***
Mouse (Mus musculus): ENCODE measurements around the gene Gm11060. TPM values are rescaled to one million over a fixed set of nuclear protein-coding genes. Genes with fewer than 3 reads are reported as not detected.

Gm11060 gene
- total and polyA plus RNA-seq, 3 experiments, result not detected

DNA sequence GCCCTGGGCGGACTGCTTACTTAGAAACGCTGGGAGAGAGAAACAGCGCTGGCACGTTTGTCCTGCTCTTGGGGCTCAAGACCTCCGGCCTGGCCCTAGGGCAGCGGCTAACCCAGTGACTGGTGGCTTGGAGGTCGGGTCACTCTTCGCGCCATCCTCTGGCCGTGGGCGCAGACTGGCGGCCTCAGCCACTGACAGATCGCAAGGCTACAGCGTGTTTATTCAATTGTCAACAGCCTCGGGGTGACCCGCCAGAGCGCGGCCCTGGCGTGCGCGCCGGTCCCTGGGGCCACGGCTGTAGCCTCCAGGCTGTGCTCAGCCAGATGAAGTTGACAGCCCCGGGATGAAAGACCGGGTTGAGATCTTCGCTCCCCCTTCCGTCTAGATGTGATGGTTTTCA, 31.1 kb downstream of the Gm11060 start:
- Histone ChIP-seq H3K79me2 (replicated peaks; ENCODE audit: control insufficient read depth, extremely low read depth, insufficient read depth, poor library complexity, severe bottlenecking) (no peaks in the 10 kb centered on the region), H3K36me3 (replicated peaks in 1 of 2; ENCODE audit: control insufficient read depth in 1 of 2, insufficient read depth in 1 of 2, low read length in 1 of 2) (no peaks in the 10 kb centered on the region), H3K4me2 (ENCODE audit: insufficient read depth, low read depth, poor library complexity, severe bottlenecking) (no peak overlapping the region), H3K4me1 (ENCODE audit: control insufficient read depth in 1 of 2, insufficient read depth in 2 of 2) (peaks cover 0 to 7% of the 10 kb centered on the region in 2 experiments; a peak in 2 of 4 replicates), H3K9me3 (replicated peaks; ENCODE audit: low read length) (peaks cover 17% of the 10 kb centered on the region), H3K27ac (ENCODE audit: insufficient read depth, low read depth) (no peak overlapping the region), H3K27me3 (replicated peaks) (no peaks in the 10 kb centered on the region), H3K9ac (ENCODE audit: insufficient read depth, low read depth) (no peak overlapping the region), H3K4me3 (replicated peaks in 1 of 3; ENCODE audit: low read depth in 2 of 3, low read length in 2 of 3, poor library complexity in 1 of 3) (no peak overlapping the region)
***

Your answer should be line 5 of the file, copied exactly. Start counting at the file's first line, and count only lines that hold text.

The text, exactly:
- Histone ChIP-seq H3K79me2 (replicated peaks; ENCODE audit: control insufficient read depth, extremely low read depth, insufficient read depth, poor library complexity, severe bottlenecking) (no peaks in the 10 kb centered on the region), H3K36me3 (replicated peaks in 1 of 2; ENCODE audit: control insufficient read depth in 1 of 2, insufficient read depth in 1 of 2, low read length in 1 of 2) (no peaks in the 10 kb centered on the region), H3K4me2 (ENCODE audit: insufficient read depth, low read depth, poor library complexity, severe bottlenecking) (no peak overlapping the region), H3K4me1 (ENCODE audit: control insufficient read depth in 1 of 2, insufficient read depth in 2 of 2) (peaks cover 0 to 7% of the 10 kb centered on the region in 2 experiments; a peak in 2 of 4 replicates), H3K9me3 (replicated peaks; ENCODE audit: low read length) (peaks cover 17% of the 10 kb centered on the region), H3K27ac (ENCODE audit: insufficient read depth, low read depth) (no peak overlapping the region), H3K27me3 (replicated peaks) (no peaks in the 10 kb centered on the region), H3K9ac (ENCODE audit: insufficient read depth, low read depth) (no peak overlapping the region), H3K4me3 (replicated peaks in 1 of 3; ENCODE audit: low read depth in 2 of 3, low read length in 2 of 3, poor library complexity in 1 of 3) (no peak overlapping the region)